Format

Send to

Choose Destination
Neuroimage. 2015 Aug 15;117:250-7. doi: 10.1016/j.neuroimage.2015.05.024. Epub 2015 May 16.

Subjective illusion of control modulates striatal reward anticipation in adolescence.

Author information

1
Department of Psychiatry and Psychotherapy, Charité-Universitätsmedizin Berlin, Campus Mitte, Charitéplatz 1, 10117 Berlin, Germany; Institute of Psychology, Humboldt Universität zu Berlin, Rudower Chaussee 18, 12489 Berlin, Germany; Center for Adaptive Rationality, Max Planck Institute for Human Development, Lentzeallee 94, 14195 Berlin, Germany. Electronic address: lorenz@mpib-berlin.mpg.de.
2
Department of Psychiatry and Psychotherapy, Charité-Universitätsmedizin Berlin, Campus Mitte, Charitéplatz 1, 10117 Berlin, Germany; NeuroCure Excellence Cluster, Charité-Universitätsmedizin Berlin, Charitéplatz 1, 10117 Berlin, Germany.
3
Department of Psychiatry and Psychotherapy, Charité-Universitätsmedizin Berlin, Campus Mitte, Charitéplatz 1, 10117 Berlin, Germany; Center for Lifespan Psychology, Max Planck Institute for Human Development, Lentzeallee 94, 14195 Berlin, Germany.
4
Department of Psychiatry and Psychotherapy, Charité-Universitätsmedizin Berlin, Campus Mitte, Charitéplatz 1, 10117 Berlin, Germany.
5
Department of Educational Science and Psychology, Free University, Habelschwerdter Allee 45, 14195 Berlin, Germany.

Abstract

The perception of control over the environment constitutes a fundamental biological adaptive mechanism, especially during development. Previous studies comparing an active choice condition with a passive no-choice condition showed that the neural basis of this mechanism is associated with increased activity within the striatum and the prefrontal cortex. In the current study, we aimed to investigate whether subjective belief of control in an uncertain gambling situation induces elevated activation in a cortico-striatal network. We investigated 79 adolescents (age range: 13-16years) during reward anticipation with a slot machine task using functional magnetic resonance imaging. We assessed post-experimentally whether the participants experienced a subjective illusion of control on winning or losing in this task that was objectively not given. Nineteen adolescents experienced an illusion of control during slot machine gambling. This illusion of control group showed an increased neural activity during reward anticipation within a cortico-striatal network including ventral striatum (VS) as well as right inferior frontal gyrus (rIFG) relative to the group reporting no illusion of control. The rIFG activity was inversely associated with impulsivity in the no illusion of control group. The subjective belief about control led to an elevated ventral striatal activity, which is known to be involved in the processing of reward. This finding strengthens the notion that subjectively perceived control, not necessarily the objective presence of control, affects striatal reward-related processing.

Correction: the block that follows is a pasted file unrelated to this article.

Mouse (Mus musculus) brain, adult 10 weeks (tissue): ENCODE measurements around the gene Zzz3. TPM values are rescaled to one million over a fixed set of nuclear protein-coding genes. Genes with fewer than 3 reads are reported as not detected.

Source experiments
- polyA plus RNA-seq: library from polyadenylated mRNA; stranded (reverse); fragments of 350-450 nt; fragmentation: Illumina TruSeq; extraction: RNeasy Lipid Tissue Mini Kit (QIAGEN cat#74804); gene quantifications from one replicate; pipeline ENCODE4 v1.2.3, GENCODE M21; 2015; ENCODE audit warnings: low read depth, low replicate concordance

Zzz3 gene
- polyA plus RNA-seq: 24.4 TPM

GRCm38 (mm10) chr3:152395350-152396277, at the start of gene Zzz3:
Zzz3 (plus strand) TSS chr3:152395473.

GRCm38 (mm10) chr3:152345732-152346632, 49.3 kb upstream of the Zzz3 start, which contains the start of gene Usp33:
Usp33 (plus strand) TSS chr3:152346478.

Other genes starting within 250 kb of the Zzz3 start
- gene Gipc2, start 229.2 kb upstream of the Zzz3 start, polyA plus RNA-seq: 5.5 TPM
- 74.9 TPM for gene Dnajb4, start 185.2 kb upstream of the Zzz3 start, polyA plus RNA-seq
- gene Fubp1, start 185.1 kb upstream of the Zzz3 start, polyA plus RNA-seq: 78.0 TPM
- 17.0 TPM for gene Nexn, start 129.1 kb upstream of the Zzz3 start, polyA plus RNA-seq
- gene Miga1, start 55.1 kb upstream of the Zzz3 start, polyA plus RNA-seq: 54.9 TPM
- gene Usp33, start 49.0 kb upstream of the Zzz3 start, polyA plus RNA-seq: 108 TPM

KEYWORDS:

Adolescence; Illusion of control; Reward anticipation; fMRI

[Indexed for MEDLINE]

Supplemental Content

Full text links

Icon for Elsevier Science
Loading ...
Support Center